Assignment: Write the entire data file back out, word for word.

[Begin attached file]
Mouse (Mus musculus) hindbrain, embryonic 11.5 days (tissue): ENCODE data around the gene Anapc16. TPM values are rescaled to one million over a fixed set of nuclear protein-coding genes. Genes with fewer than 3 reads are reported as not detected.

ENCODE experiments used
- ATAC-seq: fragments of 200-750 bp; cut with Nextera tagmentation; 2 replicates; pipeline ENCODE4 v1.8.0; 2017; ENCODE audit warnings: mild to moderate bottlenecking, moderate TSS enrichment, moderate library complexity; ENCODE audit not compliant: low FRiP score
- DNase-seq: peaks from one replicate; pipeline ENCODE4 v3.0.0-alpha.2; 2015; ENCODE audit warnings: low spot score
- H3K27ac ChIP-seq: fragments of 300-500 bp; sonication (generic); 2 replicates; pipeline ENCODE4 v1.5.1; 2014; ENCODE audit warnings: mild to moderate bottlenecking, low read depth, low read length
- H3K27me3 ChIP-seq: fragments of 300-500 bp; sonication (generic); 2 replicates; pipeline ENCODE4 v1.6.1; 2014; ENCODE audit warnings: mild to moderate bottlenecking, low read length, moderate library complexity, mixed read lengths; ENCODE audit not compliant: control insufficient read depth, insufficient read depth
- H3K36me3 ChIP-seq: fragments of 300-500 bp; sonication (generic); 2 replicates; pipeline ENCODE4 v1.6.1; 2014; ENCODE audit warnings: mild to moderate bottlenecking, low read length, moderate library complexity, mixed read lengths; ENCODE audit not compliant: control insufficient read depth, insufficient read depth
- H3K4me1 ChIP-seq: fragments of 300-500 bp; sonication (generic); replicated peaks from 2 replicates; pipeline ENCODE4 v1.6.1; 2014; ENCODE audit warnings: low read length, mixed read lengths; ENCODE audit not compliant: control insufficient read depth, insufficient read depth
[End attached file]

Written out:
Mouse (Mus musculus) hindbrain, embryonic 11.5 days (tissue): ENCODE data around the gene Anapc16. TPM values are rescaled to one million over a fixed set of nuclear protein-coding genes. Genes with fewer than 3 reads are reported as not detected.

ENCODE experiments used
- ATAC-seq: fragments of 200-750 bp; cut with Nextera tagmentation; 2 replicates; pipeline ENCODE4 v1.8.0; 2017; ENCODE audit warnings: mild to moderate bottlenecking, moderate TSS enrichment, moderate library complexity; ENCODE audit not compliant: low FRiP score
- DNase-seq: peaks from one replicate; pipeline ENCODE4 v3.0.0-alpha.2; 2015; ENCODE audit warnings: low spot score
- H3K27ac ChIP-seq: fragments of 300-500 bp; sonication (generic); 2 replicates; pipeline ENCODE4 v1.5.1; 2014; ENCODE audit warnings: mild to moderate bottlenecking, low read depth, low read length
- H3K27me3 ChIP-seq: fragments of 300-500 bp; sonication (generic); 2 replicates; pipeline ENCODE4 v1.6.1; 2014; ENCODE audit warnings: mild to moderate bottlenecking, low read length, moderate library complexity, mixed read lengths; ENCODE audit not compliant: control insufficient read depth, insufficient read depth
- H3K36me3 ChIP-seq: fragments of 300-500 bp; sonication (generic); 2 replicates; pipeline ENCODE4 v1.6.1; 2014; ENCODE audit warnings: mild to moderate bottlenecking, low read length, moderate library complexity, mixed read lengths; ENCODE audit not compliant: control insufficient read depth, insufficient read depth
- H3K4me1 ChIP-seq: fragments of 300-500 bp; sonication (generic); replicated peaks from 2 replicates; pipeline ENCODE4 v1.6.1; 2014; ENCODE audit warnings: low read length, mixed read lengths; ENCODE audit not compliant: control insufficient read depth, insufficient read depth